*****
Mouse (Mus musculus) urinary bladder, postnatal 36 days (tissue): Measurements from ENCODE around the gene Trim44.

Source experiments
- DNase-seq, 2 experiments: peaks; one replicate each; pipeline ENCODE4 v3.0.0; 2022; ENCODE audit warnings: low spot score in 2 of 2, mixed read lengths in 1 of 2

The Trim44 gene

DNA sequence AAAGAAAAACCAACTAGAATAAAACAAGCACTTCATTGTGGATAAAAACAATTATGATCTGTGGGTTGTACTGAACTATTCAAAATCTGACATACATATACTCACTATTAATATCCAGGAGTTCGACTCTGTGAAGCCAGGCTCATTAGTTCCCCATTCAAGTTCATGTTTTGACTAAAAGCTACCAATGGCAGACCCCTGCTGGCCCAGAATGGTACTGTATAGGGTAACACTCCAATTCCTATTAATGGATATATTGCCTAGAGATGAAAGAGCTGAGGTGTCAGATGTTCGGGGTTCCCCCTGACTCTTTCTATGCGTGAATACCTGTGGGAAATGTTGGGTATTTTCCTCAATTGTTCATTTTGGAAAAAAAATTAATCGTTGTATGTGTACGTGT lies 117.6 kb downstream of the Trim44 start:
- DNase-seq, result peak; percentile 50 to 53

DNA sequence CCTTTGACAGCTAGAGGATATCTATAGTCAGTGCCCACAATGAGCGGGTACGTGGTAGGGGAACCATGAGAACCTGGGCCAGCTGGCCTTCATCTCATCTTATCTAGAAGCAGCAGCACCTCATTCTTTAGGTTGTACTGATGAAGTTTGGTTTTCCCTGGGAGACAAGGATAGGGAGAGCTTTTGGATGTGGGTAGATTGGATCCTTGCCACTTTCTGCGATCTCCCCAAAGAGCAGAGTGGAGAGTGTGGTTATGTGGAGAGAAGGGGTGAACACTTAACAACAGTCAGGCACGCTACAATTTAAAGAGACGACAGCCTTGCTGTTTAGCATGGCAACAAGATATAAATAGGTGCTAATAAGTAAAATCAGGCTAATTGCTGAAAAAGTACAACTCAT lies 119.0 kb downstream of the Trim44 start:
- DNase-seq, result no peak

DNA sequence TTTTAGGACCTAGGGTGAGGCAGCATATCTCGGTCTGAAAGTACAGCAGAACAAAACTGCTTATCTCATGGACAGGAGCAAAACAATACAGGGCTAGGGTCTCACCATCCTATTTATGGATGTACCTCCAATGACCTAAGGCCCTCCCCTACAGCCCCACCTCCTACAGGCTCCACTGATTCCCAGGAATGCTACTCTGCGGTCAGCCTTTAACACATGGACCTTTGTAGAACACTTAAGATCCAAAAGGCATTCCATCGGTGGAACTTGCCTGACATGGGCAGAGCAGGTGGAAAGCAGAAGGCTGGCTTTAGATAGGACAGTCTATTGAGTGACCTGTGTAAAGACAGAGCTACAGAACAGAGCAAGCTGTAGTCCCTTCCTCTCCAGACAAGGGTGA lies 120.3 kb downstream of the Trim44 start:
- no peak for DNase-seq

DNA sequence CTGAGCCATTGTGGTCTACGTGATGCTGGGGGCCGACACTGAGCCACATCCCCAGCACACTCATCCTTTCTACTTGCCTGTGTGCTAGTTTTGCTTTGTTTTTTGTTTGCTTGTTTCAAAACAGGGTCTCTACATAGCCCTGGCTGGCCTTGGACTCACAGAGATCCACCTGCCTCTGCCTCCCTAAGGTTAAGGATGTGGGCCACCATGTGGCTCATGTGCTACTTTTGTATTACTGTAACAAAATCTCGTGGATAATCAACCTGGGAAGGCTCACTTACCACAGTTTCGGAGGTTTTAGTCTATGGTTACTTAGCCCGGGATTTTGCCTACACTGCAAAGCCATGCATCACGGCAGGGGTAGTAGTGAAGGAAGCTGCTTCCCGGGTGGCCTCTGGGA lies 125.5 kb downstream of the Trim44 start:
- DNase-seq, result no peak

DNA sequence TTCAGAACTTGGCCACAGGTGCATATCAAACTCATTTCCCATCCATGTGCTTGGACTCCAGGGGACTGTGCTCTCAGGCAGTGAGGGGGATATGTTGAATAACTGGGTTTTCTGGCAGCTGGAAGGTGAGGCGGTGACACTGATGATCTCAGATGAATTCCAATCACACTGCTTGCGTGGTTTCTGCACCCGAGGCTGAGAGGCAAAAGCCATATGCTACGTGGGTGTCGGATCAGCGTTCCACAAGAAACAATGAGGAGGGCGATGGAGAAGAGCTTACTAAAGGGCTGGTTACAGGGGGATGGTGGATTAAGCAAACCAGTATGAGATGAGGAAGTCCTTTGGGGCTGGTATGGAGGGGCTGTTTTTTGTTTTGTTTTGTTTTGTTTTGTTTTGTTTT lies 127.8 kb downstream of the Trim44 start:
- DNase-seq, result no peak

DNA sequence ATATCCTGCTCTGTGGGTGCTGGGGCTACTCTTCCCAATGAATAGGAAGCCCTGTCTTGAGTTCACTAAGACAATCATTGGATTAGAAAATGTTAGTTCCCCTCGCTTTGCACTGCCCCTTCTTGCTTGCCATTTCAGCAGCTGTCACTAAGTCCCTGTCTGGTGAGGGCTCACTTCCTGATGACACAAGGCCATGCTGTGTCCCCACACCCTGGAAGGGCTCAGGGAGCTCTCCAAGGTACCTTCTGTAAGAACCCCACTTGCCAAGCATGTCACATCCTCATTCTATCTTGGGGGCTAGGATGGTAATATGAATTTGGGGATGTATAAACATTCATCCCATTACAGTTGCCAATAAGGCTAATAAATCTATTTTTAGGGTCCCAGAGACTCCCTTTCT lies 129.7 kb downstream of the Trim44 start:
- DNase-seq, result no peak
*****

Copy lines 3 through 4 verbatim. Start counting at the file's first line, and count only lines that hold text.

- DNase-seq, 2 experiments: peaks; one replicate each; pipeline ENCODE4 v3.0.0; 2022; ENCODE audit warnings: low spot score in 2 of 2, mixed read lengths in 1 of 2

The Trim44 gene